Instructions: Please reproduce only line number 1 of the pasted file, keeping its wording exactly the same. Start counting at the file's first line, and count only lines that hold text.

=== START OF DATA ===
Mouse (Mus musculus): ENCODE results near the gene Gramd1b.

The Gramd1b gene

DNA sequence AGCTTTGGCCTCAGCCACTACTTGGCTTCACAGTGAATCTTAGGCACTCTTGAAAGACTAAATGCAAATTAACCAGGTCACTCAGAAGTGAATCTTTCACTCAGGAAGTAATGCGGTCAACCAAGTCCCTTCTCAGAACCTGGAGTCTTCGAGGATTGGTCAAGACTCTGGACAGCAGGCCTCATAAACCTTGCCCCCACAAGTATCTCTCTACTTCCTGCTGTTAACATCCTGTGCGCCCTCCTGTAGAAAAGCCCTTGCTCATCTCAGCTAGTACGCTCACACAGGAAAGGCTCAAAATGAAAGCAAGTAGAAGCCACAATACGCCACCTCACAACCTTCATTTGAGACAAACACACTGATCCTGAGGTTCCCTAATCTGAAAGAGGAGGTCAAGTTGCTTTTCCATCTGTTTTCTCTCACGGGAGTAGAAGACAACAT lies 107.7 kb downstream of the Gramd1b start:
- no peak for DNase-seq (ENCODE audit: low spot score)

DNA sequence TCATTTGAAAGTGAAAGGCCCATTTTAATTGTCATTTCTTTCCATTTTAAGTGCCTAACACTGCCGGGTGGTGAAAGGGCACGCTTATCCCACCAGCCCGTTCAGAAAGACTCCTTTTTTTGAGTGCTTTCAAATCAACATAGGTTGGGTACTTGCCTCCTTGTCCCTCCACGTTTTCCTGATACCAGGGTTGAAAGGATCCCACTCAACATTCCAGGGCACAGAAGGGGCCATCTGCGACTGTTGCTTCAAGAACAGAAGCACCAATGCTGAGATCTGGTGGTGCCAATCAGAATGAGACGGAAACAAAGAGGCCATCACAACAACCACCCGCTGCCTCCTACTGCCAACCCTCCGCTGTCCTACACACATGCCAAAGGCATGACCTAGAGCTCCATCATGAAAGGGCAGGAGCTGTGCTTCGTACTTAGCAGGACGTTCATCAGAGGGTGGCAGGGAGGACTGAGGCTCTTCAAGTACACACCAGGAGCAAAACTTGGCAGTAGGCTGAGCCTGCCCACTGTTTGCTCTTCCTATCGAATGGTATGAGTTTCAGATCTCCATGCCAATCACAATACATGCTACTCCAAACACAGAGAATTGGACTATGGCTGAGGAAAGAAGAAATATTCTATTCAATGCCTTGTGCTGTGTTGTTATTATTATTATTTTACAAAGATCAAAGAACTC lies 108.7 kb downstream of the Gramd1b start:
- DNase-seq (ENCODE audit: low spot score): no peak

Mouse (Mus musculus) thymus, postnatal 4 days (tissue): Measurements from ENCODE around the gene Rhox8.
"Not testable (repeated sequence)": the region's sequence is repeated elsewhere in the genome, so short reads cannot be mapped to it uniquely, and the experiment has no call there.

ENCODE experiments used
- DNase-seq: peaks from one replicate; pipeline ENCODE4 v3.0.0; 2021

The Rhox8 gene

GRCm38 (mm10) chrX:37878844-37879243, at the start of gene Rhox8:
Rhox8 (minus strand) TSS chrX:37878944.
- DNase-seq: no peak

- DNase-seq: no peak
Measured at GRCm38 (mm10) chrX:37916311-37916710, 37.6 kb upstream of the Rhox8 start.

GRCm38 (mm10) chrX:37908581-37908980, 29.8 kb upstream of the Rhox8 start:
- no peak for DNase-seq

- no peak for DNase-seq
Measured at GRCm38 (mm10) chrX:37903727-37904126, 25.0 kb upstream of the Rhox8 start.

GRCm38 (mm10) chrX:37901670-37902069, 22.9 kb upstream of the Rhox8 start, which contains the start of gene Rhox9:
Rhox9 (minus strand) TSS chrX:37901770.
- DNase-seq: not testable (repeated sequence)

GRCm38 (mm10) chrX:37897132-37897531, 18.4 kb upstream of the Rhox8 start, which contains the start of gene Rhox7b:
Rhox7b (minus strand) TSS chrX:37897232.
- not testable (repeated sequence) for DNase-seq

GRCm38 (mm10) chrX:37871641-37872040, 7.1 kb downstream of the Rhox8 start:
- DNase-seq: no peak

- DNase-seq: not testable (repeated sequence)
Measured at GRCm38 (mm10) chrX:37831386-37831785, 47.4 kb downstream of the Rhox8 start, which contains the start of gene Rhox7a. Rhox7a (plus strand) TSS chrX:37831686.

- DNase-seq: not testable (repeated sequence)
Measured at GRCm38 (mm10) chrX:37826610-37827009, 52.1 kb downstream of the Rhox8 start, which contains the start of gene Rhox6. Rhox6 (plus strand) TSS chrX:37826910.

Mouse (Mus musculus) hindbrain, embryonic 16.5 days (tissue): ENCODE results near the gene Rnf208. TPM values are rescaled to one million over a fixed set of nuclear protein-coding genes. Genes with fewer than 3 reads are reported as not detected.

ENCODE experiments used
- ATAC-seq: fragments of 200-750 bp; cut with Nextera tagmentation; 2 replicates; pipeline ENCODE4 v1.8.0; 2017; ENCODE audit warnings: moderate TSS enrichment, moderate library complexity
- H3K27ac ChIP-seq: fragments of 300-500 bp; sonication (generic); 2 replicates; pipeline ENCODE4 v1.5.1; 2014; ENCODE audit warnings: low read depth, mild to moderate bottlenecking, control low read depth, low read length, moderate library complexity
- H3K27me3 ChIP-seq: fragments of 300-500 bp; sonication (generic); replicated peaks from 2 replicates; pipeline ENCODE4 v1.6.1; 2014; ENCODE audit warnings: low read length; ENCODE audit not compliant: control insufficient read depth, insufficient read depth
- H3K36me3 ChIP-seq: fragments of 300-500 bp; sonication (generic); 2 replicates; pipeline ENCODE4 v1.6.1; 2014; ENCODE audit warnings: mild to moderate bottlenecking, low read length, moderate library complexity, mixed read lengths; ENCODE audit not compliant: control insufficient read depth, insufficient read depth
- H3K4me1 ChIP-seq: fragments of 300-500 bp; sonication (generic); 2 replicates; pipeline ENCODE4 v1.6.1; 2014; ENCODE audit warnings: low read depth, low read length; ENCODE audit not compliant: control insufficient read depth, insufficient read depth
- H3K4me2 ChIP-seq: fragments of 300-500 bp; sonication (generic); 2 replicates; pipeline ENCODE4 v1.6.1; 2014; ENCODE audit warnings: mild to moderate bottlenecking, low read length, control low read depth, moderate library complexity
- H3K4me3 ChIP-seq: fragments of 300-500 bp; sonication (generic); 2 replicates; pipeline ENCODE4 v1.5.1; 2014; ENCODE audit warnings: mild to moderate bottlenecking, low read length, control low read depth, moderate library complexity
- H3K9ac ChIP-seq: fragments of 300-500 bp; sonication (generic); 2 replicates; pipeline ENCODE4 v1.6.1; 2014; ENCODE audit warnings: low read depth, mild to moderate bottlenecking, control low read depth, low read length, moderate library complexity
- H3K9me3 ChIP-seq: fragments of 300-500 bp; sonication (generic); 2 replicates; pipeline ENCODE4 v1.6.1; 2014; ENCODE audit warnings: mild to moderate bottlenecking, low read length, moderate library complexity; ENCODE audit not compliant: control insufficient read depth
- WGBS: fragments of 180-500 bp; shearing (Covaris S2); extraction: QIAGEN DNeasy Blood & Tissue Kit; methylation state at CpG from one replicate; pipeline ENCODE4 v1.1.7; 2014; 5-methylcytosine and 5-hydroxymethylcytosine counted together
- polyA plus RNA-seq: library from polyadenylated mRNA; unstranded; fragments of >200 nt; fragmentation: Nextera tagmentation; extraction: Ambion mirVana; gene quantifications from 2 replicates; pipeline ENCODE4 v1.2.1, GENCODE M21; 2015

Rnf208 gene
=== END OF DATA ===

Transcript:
Mouse (Mus musculus): ENCODE results near the gene Gramd1b.